Thursday, January 19, 2012

Forearm spinners - the commonest type of spinner


The commonest type of spinner - the off-break and orthodox left arm spinners (like Monty Panesar and Graeme Swann) should properly be caused forearm spinners, since it is the supination of the forearm which imparts spin to the ball.

Supination is the rotation of the forearm from a position with the palm facing down and the thumb on the medial (middle) side being rotated to the palm is upwards and the thumb is on the lateral (out) side.

It is this rotation of the forearm which generates spin - and it has almost nothing to do with the fingers (they merely grip the ball firmly) - so the name 'finger spinner' is wrong and misleading.


True finger spinners are those rare types who use a finger flick to impart spin - such as Mendis or Herath's carrom ball, or from the past Jack Iverson.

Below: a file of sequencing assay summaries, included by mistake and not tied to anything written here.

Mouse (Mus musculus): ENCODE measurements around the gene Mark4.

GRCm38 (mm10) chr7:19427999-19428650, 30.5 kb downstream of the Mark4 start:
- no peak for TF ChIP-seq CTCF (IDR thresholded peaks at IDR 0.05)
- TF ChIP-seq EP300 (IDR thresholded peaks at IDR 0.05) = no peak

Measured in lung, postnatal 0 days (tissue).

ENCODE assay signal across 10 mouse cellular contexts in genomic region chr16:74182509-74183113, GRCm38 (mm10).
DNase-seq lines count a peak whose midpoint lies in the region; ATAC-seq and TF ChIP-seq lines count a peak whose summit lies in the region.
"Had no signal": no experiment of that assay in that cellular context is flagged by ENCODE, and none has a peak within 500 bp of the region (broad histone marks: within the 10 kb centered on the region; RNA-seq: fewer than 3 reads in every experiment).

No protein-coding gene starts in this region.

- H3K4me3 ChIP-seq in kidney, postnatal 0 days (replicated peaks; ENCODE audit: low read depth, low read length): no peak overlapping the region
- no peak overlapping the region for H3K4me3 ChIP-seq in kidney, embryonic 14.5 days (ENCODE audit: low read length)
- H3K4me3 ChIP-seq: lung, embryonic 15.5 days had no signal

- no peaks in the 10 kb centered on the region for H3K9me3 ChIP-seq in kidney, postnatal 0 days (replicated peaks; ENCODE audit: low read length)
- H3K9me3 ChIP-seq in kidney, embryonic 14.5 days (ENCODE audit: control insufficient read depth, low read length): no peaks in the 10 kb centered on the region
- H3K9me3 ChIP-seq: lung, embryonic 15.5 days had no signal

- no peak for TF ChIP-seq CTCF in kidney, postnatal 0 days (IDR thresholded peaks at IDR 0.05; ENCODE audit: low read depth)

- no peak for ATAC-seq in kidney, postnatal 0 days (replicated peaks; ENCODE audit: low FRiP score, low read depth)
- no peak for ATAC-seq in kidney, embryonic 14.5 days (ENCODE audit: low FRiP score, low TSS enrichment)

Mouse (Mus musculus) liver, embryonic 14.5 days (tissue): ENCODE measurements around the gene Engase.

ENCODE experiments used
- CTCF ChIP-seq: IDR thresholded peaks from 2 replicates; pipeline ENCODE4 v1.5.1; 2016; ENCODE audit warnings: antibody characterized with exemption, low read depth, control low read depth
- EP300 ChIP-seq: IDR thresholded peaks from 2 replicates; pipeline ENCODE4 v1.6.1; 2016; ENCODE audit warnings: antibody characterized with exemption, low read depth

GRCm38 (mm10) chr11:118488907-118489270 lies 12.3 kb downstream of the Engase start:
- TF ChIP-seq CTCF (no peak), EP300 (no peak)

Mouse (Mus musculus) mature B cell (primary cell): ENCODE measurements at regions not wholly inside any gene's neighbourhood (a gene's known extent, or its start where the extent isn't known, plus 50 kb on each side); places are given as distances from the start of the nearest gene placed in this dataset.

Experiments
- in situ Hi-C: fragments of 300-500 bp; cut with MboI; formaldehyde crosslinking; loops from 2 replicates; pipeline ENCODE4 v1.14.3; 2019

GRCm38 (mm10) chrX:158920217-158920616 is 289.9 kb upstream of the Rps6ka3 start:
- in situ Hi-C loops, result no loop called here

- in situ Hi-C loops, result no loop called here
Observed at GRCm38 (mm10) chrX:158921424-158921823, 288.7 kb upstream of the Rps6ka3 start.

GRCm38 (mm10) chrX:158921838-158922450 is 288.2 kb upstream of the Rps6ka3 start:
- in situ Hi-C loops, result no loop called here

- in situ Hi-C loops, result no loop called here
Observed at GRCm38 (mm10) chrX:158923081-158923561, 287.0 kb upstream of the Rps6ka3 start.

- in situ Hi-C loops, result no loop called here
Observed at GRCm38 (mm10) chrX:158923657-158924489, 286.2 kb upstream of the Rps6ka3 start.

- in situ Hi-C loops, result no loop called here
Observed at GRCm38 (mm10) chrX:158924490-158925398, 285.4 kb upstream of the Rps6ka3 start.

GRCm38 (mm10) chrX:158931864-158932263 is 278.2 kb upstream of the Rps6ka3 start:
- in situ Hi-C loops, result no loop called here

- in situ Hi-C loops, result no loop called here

Wrist spinners are mostly leg break and chinaman bowlers, who bowl with the forearm in pronation (thumb medially rotated - but Saeed Ajmal is a new kind of wrist spinner who bowls with the forearm in supination (thumb laterally rotated).


What of Murali?

He was mostly a shoulder spinner. The whole of his arm rotated, and the ball was either an off-break or a doora according to whether the wrist was flexed/ folded palm towards arm (doosra) or extended/ with wrist 'cocked' and back of hand towards arm (off break).


Some googlies are also shoulder-spun - bowled mostly from shoulder rotation, especially when the bowler has a round arm action like Shane Warne.

Warne's most serious injury was of his shoulder, and resulted from bowling a sequence of practice googlies to Ian Healy.


(By contrast, right arm wrist spinners with a high or vertical arm action - such as Chandrasekar or Kumble - tend to bowl googlies (or top-spinners) as their stock delivery rather than leg breaks; and their googly is bowled with a flick of the wrist and not by rotating the whole arm from the shoulder.)



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